Monday, 28 March 2011

The Derby Ram or "Ye Olde Tup" Mummers Play as performed by the HTW 2010

Picture © the Chattering Magpie 2015

The 'ram' is a member of the group dressed in a sheep skin complete with a ram skull, who with a bag of apples over their shoulder but hidden under the skin, parades around the circle while the rest of the group sing or chant the following:

        "As I was going to Derby
        All on a market day,
        I met the finest tup, sir,
        That ever was fed on hay.
        Fay-lay, fay-lay,
        Fay-lay, lad-digo-lay.
        This tup was fat behind, sir,
        This tup was fat before,
        This tup, was nine feet high, sir,
        If not a little more.
        Fay-lay, fay-lay,
        Fay-lay, lad-digo-lay.

        The horns that grew on this tup's head
        They were so mighty high,
        That every time it shook its head
        They rattled against the sky.
        Fay-lay, fay-lay,
        Fay-lay, lad-digo-lay."

    1st Speaker

        Is there a butcher in this town?

    2nd Speaker.

        Our Bob's a blacksmith.

    1st Speaker.

        I don't want a blacksmith. I want a butcher.

    3rd Speaker.

        Well! here I am! I'm a butcher!
        Where do you want him sticking? In't 'eard. or in't arse?

    1st Speaker.

        In't 'eard of course.

    3rd Speaker

        Well ! Let's stick 'im in't arse then.

The group proceeds to chase after the tup, hitting him (gently) with the sticks until he falls down dead. Then the butcher (played by the Defender of the Hearth) symbolically cuts off the head (removes the skull). Out falls a bag of apples, which the butcher then seizes and will be distributed amongst the group at the end of the play. All sing again:

        "The butcher that killed this tup, sir,
        Was in danger of his life ;
        He was up to his knees in blood, sir,
        And prayed for a longer life.
        Fay-lay, fay-lay,
        Fay-lay, lad-digo-lay.

        And all the men of Derby
        Came begging for his eyes,
        To makes themselves some footballs of,
        For they were football size.
        Fay-lay, fay-lay,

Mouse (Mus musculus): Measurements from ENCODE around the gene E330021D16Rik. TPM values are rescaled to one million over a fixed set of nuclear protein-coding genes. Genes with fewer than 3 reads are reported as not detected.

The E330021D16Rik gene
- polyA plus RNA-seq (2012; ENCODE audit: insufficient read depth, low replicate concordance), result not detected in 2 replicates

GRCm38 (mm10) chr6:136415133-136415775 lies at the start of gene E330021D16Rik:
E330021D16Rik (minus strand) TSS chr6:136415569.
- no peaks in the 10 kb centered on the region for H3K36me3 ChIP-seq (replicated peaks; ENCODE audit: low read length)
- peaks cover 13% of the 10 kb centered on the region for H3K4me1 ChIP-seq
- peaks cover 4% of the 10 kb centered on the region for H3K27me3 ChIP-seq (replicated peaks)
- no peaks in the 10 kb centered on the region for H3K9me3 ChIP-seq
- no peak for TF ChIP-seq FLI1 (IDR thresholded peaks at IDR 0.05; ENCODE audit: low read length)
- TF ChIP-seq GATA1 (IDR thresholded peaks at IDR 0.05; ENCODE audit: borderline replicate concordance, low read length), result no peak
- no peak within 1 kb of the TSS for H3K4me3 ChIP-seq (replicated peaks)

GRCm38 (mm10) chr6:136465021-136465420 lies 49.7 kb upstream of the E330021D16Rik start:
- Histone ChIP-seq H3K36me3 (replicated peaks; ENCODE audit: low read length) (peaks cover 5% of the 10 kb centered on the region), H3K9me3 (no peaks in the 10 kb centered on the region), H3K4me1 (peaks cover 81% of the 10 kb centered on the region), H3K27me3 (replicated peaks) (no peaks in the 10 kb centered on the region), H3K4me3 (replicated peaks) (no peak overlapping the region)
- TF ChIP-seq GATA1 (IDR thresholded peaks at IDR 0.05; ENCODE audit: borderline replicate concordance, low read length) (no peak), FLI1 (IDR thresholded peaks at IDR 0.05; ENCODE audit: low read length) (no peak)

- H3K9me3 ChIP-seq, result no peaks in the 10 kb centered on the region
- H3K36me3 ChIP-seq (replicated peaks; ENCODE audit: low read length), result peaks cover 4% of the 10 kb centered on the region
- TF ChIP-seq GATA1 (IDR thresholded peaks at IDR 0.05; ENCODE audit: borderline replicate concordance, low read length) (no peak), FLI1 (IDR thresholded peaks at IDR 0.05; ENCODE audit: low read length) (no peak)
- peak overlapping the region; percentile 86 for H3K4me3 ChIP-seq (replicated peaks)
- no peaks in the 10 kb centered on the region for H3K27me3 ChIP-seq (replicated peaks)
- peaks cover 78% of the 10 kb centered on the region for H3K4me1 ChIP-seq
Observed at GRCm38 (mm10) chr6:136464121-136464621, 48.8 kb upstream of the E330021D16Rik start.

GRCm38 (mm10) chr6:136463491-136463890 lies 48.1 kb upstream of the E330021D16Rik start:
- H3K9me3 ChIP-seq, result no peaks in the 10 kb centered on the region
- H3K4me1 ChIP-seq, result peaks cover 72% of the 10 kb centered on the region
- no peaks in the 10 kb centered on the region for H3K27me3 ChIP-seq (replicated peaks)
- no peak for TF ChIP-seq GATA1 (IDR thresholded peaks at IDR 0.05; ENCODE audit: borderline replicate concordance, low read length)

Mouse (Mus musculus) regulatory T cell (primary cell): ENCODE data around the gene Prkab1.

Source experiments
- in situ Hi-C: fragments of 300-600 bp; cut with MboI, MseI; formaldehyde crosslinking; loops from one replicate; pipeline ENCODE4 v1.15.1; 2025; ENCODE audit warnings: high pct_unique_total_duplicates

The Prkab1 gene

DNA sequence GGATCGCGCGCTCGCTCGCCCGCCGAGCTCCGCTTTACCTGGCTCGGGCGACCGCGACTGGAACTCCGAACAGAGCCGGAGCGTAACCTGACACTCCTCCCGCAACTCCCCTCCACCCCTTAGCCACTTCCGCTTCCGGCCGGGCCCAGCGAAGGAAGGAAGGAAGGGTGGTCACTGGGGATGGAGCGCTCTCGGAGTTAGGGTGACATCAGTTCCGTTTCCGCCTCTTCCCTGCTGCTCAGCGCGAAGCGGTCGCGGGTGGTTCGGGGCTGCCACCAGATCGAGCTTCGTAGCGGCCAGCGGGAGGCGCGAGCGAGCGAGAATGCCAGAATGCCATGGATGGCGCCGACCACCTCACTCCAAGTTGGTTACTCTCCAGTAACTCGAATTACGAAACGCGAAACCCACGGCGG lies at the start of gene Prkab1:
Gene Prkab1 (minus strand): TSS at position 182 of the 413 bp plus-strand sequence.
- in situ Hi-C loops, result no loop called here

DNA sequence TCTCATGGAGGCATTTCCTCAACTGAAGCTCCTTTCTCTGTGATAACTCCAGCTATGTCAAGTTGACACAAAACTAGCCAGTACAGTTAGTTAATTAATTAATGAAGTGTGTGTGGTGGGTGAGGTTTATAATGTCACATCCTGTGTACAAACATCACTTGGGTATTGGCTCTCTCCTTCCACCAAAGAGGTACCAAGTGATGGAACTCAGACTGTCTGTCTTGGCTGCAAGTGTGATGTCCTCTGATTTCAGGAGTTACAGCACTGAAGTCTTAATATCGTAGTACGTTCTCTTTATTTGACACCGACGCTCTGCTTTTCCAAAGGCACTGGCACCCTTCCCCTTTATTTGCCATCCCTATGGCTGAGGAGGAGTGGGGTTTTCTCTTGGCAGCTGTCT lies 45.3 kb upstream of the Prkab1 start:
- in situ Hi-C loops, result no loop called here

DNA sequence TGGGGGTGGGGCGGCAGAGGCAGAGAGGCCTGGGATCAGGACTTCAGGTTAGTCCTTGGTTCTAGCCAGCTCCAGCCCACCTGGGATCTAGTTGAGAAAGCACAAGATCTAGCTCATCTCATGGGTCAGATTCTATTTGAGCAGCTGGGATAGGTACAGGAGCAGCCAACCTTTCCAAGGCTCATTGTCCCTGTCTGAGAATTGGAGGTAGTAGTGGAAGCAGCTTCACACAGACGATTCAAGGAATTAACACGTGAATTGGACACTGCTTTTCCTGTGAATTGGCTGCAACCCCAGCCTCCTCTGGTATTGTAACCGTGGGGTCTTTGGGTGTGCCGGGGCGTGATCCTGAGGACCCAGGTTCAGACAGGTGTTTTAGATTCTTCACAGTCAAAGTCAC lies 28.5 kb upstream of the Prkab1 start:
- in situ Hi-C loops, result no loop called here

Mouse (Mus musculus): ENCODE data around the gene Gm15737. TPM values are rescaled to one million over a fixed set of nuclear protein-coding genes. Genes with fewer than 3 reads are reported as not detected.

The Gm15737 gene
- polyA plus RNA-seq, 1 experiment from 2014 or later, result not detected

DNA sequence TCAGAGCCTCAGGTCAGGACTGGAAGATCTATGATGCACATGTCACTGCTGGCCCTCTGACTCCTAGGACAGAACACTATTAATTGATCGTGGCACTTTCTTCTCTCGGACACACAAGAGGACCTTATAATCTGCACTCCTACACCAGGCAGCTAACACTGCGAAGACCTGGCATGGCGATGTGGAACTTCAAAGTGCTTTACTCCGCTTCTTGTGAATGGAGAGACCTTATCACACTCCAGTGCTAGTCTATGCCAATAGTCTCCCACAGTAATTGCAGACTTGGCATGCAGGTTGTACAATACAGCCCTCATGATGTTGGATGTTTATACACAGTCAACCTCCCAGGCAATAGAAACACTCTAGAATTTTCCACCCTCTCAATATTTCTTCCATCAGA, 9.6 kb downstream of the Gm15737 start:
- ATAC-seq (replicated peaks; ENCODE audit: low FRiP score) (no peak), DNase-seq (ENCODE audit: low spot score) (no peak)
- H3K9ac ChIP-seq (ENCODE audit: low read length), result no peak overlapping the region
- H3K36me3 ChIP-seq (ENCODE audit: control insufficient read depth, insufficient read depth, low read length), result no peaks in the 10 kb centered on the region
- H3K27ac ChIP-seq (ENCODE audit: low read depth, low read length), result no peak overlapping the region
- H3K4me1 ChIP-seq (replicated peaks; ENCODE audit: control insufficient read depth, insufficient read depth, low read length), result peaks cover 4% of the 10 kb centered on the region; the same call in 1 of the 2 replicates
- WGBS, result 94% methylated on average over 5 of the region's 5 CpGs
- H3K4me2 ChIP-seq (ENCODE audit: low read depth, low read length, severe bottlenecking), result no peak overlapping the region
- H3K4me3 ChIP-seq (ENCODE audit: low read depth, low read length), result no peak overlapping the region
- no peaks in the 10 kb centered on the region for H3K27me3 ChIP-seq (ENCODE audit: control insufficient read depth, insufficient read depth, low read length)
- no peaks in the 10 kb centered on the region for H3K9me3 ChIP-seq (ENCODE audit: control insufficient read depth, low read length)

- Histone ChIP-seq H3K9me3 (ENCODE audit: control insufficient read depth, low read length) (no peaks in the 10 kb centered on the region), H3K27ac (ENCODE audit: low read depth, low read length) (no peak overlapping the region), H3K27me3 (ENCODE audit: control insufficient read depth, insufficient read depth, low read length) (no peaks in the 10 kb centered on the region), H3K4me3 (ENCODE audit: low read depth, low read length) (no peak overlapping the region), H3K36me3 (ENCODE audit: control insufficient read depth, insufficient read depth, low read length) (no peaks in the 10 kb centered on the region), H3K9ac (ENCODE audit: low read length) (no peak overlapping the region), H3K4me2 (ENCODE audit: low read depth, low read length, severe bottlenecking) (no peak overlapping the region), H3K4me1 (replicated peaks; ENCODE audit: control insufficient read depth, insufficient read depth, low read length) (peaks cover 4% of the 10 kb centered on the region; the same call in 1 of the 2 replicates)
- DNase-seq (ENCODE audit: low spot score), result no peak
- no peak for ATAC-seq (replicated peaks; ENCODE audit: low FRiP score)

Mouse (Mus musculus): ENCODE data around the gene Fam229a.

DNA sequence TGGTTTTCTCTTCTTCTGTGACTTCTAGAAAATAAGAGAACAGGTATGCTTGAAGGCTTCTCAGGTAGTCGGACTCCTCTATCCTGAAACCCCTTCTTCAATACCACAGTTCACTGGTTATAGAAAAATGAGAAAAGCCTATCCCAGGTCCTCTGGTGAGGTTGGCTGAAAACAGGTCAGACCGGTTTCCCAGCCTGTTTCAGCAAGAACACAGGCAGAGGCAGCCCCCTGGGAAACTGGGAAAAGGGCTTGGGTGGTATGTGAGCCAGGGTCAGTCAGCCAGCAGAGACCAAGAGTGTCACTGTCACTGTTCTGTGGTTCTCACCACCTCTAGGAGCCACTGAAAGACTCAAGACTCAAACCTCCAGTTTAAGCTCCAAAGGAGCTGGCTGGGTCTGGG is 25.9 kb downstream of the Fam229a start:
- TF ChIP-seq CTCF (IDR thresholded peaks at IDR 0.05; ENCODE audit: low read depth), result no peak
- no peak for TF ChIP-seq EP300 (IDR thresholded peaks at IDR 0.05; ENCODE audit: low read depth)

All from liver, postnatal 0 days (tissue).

Fay-lay, lad-digo-lay.

        And all the women of Derby
        Came begging for its ears,
        To make their leather aprons of
        To last them forty years.
        Fay-lay, fay-lay,
        Fay-lay, lad-digo-lay.

        And all the ringers of Derby
        Came begging for its tail,
        To ring St. George's passing bell
        From the top of Derby jail.
        Fay-lay, fay-lay,
        Fay-lay, lad-digo-lay.

        And now my song is ended,
        I have no more to say ;
        Please give us all an apple now
        And we will go away. "

The Derby Ram is a traditional Derbyshire mummers play and folksong, edited by members  of the HTW for use in our Autumn Equinox ritual (Merry 2010).

Picture © the Chattering Magpie 2015


  1. Readers may be interested to know that I played the part of the ram in the play. A role that required me to shuffle about the ritual area on my knees while being chased by a very unfriendly bunch of covenors. The ritual was held out of doors and by the end of the play my legs were covered with mud and chicken poo!

  2. I'd love to have seen that Bran - seriously though I'd love to have seen the play itself - was involved years ago with Morris/Mummers stuff in Suffolk - ran folk clubs etc - love The Derby Ram - got loads of different versions - whats the tune you used ?

  3. Hello Peter.

    Our tune was based loosely (as I cannot read music and we used no instruments) upon the well known (in folkmusic circles) Lloyd recording with a few minor chnages based upon a recording of the play made in the north of the county for a 1970's documentary.

    Chattering Magpie.

  4. I would have loved to hear this tune in person. Sorry I'm a tad late in commenting - but I think this is brilliant!

  5. I think it would be a fun item to see, especially with a larger group of local people.